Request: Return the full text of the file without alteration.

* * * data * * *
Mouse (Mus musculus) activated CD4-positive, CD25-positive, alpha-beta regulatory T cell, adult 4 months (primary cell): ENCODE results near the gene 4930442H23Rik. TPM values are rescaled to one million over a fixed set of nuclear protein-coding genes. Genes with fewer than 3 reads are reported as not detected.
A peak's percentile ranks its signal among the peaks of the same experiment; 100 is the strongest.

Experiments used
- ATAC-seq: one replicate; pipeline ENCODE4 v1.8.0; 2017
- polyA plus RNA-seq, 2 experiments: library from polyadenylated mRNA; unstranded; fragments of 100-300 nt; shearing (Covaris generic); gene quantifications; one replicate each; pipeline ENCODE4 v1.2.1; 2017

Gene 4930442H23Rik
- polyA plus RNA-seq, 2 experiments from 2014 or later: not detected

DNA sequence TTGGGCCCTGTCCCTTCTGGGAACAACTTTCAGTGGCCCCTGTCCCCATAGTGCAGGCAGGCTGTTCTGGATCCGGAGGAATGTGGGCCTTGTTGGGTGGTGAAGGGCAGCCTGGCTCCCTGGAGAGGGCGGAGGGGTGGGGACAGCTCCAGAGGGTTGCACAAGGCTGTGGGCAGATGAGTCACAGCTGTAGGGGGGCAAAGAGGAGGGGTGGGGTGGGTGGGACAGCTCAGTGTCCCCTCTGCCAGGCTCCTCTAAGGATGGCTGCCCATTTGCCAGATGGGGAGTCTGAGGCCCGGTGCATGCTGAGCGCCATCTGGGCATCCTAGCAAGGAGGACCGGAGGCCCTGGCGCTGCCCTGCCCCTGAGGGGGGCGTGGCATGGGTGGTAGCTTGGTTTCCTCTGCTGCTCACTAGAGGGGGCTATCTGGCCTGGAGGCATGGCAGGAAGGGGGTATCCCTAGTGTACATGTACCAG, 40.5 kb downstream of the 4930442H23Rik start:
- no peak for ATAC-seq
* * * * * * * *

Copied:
Mouse (Mus musculus) activated CD4-positive, CD25-positive, alpha-beta regulatory T cell, adult 4 months (primary cell): ENCODE results near the gene 4930442H23Rik. TPM values are rescaled to one million over a fixed set of nuclear protein-coding genes. Genes with fewer than 3 reads are reported as not detected.
A peak's percentile ranks its signal among the peaks of the same experiment; 100 is the strongest.

Experiments used
- ATAC-seq: one replicate; pipeline ENCODE4 v1.8.0; 2017
- polyA plus RNA-seq, 2 experiments: library from polyadenylated mRNA; unstranded; fragments of 100-300 nt; shearing (Covaris generic); gene quantifications; one replicate each; pipeline ENCODE4 v1.2.1; 2017

Gene 4930442H23Rik
- polyA plus RNA-seq, 2 experiments from 2014 or later: not detected

DNA sequence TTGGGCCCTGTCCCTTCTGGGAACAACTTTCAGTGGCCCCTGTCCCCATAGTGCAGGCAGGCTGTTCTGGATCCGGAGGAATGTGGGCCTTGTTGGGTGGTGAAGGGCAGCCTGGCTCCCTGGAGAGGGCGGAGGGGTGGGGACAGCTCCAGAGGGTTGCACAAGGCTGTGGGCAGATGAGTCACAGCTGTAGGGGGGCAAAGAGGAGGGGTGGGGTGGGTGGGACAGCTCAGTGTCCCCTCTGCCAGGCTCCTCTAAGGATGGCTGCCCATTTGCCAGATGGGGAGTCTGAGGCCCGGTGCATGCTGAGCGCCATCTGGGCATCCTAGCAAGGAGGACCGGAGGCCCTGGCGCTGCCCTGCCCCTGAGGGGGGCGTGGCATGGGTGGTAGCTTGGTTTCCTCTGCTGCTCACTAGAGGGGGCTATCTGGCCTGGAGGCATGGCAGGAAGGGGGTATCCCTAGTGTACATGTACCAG, 40.5 kb downstream of the 4930442H23Rik start:
- no peak for ATAC-seq